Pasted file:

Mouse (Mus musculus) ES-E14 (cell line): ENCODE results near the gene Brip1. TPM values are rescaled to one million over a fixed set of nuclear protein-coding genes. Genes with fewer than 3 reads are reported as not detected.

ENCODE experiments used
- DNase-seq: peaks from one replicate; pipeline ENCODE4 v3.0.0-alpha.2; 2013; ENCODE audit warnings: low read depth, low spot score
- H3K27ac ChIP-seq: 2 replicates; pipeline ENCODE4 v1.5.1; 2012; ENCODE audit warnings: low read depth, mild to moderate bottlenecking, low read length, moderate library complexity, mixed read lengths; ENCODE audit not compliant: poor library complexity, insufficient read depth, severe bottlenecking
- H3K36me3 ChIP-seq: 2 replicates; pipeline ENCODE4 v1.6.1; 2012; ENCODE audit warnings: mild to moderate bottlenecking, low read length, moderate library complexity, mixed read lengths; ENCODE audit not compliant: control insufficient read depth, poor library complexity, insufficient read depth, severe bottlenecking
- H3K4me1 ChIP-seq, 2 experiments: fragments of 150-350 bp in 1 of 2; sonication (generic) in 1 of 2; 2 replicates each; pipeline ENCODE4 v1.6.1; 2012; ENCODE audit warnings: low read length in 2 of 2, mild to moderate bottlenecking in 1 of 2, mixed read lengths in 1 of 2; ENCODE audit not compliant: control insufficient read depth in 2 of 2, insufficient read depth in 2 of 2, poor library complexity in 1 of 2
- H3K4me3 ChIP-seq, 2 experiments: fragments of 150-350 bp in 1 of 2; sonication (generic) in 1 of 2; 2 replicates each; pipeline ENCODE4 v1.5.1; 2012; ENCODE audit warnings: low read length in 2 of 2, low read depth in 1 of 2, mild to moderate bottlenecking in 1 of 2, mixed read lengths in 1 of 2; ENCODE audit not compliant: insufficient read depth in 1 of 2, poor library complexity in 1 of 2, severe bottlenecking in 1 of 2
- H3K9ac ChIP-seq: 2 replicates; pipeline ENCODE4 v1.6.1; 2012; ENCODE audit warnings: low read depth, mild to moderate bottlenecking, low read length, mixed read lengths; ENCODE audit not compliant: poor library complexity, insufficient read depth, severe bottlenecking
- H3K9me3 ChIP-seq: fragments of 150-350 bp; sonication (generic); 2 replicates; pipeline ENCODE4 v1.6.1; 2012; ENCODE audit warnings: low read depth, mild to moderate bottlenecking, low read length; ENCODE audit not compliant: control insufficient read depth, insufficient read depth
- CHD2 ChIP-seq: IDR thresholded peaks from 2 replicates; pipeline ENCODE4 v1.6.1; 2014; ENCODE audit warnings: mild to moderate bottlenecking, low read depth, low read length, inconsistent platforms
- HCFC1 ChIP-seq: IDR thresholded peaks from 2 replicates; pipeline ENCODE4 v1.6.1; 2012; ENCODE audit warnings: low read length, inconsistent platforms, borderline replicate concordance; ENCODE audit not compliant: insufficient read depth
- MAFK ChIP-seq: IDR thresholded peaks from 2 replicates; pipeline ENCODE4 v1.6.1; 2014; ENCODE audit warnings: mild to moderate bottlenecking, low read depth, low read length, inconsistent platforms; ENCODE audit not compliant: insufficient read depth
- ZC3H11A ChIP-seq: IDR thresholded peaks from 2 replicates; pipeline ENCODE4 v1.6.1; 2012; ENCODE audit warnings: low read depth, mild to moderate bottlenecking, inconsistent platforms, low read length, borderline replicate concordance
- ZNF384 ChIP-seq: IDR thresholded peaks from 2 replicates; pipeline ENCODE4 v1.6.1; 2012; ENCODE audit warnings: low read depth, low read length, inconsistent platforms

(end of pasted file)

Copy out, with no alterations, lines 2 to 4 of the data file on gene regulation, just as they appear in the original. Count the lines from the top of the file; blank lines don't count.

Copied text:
ENCODE experiments used
- DNase-seq: peaks from one replicate; pipeline ENCODE4 v3.0.0-alpha.2; 2013; ENCODE audit warnings: low read depth, low spot score
- H3K27ac ChIP-seq: 2 replicates; pipeline ENCODE4 v1.5.1; 2012; ENCODE audit warnings: low read depth, mild to moderate bottlenecking, low read length, moderate library complexity, mixed read lengths; ENCODE audit not compliant: poor library complexity, insufficient read depth, severe bottlenecking